Penguindrum’s twelfth episode begins with a familiar refrain, as we hear Shoma’s bitter speech on fate revisited in Kanba’s voice. But this time, it’s tied to the hospital, and the mysterious man known only as Sanetoshi. A clear set of new symbols mark the occasion – two black rabbits with piercing red eyes, and an apple with a bullet sticker. Sanetoshi places a picture frame on the doctor’s desk, and we see it’s of some expedition to the arctic, marked with the familiar penguin logo. One man in particular is familiar to us – sharing a unique set of angular, unfriendly eyes, he’s almost certainly Kanba’s father.
We learn a great deal about Kanba’s father this week, following Shoma’s shocking declaration that “it’s our fault your sister died.” It’s not really true “their” fault – Shoma’s simply saying that because he knows his parents were key actors in the subway bombing. But by framing it as his own responsibility, Shoma reflects several of the key truths of Penguindrum. First, that the family unit is a living being all its own, which can be healthy or sickly or fading away. Second, that we often reflect the sins of our parents, be it through our guilt or our convictions. And third, that even when an act of violence is truly senseless, we want to assign sense to it. We want to believe there is meaning in the world.
That search for meaning underlines this episode’s second half, where Shoma recounts a tragic fairy tale framed around Mary and her Little Lambs. Like Ringo with her stuffed animals, Shoma can only parse the horrors of childhood as a softened fiction, his intimate pain transformed into a distant narrative. Telling a story of terrorism and childhood neglect, his framing grants a strange and otherworldly beauty to his suffering.
The story itself frames the actions of this universe’s Aum Shinrikyo as a response to the death of an apple tree. The apple is clearly a charged object in this narrative, highlighted from the opening song onwards, and here, its tree is described as the “first tree in the world,” the source of happiness. The tree embodies rightness, and life after the tree takes place in a broken age – but by framing the tree as entirely separate from the three lambs, this story seems to imply that the tree was never really necessary in the first place. Shoma’s parents desired a return to a better time, but that better time may never have actually existed.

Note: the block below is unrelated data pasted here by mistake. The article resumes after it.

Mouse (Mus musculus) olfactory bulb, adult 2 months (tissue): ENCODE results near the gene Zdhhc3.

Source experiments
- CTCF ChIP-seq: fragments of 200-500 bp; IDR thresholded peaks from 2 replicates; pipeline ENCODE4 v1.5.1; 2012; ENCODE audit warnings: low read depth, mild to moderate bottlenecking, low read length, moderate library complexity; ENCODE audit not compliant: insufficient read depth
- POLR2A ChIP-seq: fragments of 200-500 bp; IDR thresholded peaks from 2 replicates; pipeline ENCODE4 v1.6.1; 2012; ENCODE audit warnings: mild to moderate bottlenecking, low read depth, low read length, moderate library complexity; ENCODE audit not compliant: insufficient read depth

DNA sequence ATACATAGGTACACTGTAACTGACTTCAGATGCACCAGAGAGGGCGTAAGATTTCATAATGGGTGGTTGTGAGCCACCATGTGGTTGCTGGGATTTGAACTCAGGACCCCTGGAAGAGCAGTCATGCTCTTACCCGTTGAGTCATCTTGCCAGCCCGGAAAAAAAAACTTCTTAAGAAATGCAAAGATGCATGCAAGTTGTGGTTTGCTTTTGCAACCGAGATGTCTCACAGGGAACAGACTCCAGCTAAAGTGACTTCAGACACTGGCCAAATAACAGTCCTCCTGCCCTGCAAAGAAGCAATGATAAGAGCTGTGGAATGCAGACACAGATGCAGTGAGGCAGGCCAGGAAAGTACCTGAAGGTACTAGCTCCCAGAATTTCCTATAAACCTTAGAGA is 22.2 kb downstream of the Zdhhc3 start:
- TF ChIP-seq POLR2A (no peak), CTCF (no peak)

The ending of this fairy tale is viciously painful, as “the Goddess” decides to punish the youngest lamb for the sins of Mary. Here we see the most clear articulation of Shoma’s search for meaning; he may decry fate as cruel, but even crueler is the idea that nothing matters, and that we suffer terrible fates for no reason at all. Himari’s pain is so great and senseless that he can only conceive of it as a punishment for the sins of his parents, passed down to their gentlest child.
The apple isn’t only relevant to Shoma’s part in this story. Parallel to Shoma’s fairy tale, we see Kanba once again perform some kind of ritual with Himari’s possessor, returning to her chamber only to see it fallen into disrepair. The bare nature of this fallen space is almost as evocative as Shoma’s fairy tale, the spokes of Himari’s staircase now looking like the decaying ribs of some great animal. Himari’s possessor tells Kanba that their time is up, and that the life he granted her has run out – and so he demands she take more, ripping open his shirt to reveal his heart as one more version of that shining apple. Himari’s possessor offers one more framing of that apple-heart – the “Scorpion’s Fire,” emblem of personal sacrifice for the sake of the world at large. But in a show where Ringo “sacrifices herself” to appease her parents’ grief, and the Takakura parents “sacrificed” themselves to kill innocents, the integrity of a sacrifice is an open question.
The Takakura siblings dominate this episode, but there are certainly other powerful moments throughout. The evocation of the day of the bombing is powerfully stark, moving from the desaturated colors of the Takukura father’s ploy onwards. Tabuki’s stop at the train station is particularly evocative, using isolated closeups to center us in his headspace, and contrasting those against a long mid-distance shot that emphasizes the out-of-body moment through his fleeing shadow. The world doesn’t feel real at a moment like that – you sense individual variables like a shouting man or the blades of a helicopter, but the world at large feels a foggy dream.
The last key variables here are the black bunnies, introduced for the first time alongside Kanba’s speech. It’s clear they’re tied to Sanetoshi, and likely figures of menace in some way – Himari’s possessor specifically mentions how the loss of the Penguindrum has brought them into the world, and they’re also framed as basically Satan during the lamb story, convincing Mary to steal the Goddess’s flame. Whether portrayed as actual rabbits or ribboned children, their place at Sanetoshi’s side marks them as more interlopers from the Destination of Fate. Whether they will help save Himari or ensure her death is unclear; and even then, their actions may one day fall into fairy tale themselves, spun this way and that to make an artificial sense of our mad and senseless world.
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